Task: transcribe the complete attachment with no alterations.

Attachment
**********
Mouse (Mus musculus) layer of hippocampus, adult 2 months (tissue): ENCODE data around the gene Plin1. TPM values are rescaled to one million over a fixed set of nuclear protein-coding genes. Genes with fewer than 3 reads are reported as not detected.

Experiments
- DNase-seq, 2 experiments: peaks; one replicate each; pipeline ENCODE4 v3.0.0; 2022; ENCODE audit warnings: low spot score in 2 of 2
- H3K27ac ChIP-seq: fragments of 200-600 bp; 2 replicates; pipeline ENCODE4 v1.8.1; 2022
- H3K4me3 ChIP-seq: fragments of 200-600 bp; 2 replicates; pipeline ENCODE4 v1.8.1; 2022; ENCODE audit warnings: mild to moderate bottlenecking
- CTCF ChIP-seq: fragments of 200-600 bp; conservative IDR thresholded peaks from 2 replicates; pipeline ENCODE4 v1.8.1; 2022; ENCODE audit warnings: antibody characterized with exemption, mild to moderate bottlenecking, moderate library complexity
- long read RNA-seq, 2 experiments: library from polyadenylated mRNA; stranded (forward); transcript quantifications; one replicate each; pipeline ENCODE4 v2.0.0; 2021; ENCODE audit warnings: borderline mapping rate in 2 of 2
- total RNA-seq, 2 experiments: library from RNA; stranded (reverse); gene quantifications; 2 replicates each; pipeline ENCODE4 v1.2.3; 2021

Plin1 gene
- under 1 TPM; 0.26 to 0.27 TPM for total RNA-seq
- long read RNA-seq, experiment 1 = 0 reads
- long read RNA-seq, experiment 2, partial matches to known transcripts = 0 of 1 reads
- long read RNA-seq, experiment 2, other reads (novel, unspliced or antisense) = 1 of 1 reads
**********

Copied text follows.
Mouse (Mus musculus) layer of hippocampus, adult 2 months (tissue): ENCODE data around the gene Plin1. TPM values are rescaled to one million over a fixed set of nuclear protein-coding genes. Genes with fewer than 3 reads are reported as not detected.

Experiments
- DNase-seq, 2 experiments: peaks; one replicate each; pipeline ENCODE4 v3.0.0; 2022; ENCODE audit warnings: low spot score in 2 of 2
- H3K27ac ChIP-seq: fragments of 200-600 bp; 2 replicates; pipeline ENCODE4 v1.8.1; 2022
- H3K4me3 ChIP-seq: fragments of 200-600 bp; 2 replicates; pipeline ENCODE4 v1.8.1; 2022; ENCODE audit warnings: mild to moderate bottlenecking
- CTCF ChIP-seq: fragments of 200-600 bp; conservative IDR thresholded peaks from 2 replicates; pipeline ENCODE4 v1.8.1; 2022; ENCODE audit warnings: antibody characterized with exemption, mild to moderate bottlenecking, moderate library complexity
- long read RNA-seq, 2 experiments: library from polyadenylated mRNA; stranded (forward); transcript quantifications; one replicate each; pipeline ENCODE4 v2.0.0; 2021; ENCODE audit warnings: borderline mapping rate in 2 of 2
- total RNA-seq, 2 experiments: library from RNA; stranded (reverse); gene quantifications; 2 replicates each; pipeline ENCODE4 v1.2.3; 2021

Plin1 gene
- under 1 TPM; 0.26 to 0.27 TPM for total RNA-seq
- long read RNA-seq, experiment 1 = 0 reads
- long read RNA-seq, experiment 2, partial matches to known transcripts = 0 of 1 reads
- long read RNA-seq, experiment 2, other reads (novel, unspliced or antisense) = 1 of 1 reads